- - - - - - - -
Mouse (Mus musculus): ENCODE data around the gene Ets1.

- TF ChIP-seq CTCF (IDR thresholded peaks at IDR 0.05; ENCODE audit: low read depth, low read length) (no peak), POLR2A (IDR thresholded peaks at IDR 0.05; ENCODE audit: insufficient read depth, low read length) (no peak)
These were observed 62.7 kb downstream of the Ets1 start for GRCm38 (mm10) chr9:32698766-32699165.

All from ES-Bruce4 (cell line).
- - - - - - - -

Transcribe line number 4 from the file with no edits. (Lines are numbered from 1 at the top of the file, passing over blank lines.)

All from ES-Bruce4 (cell line).